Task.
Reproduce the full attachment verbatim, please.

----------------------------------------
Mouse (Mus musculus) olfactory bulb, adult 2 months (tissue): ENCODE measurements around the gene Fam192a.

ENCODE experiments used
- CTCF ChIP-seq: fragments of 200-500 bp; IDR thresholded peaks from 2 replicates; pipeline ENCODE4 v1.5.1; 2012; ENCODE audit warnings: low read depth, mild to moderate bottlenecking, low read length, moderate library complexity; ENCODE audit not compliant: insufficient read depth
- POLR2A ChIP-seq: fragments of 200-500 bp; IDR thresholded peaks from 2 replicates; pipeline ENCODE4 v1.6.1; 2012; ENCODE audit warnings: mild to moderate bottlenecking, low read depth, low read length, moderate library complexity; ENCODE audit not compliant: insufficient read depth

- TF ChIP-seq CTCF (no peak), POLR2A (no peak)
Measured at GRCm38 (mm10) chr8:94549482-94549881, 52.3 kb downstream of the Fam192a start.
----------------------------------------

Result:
Mouse (Mus musculus) olfactory bulb, adult 2 months (tissue): ENCODE measurements around the gene Fam192a.

ENCODE experiments used
- CTCF ChIP-seq: fragments of 200-500 bp; IDR thresholded peaks from 2 replicates; pipeline ENCODE4 v1.5.1; 2012; ENCODE audit warnings: low read depth, mild to moderate bottlenecking, low read length, moderate library complexity; ENCODE audit not compliant: insufficient read depth
- POLR2A ChIP-seq: fragments of 200-500 bp; IDR thresholded peaks from 2 replicates; pipeline ENCODE4 v1.6.1; 2012; ENCODE audit warnings: mild to moderate bottlenecking, low read depth, low read length, moderate library complexity; ENCODE audit not compliant: insufficient read depth

- TF ChIP-seq CTCF (no peak), POLR2A (no peak)
Measured at GRCm38 (mm10) chr8:94549482-94549881, 52.3 kb downstream of the Fam192a start.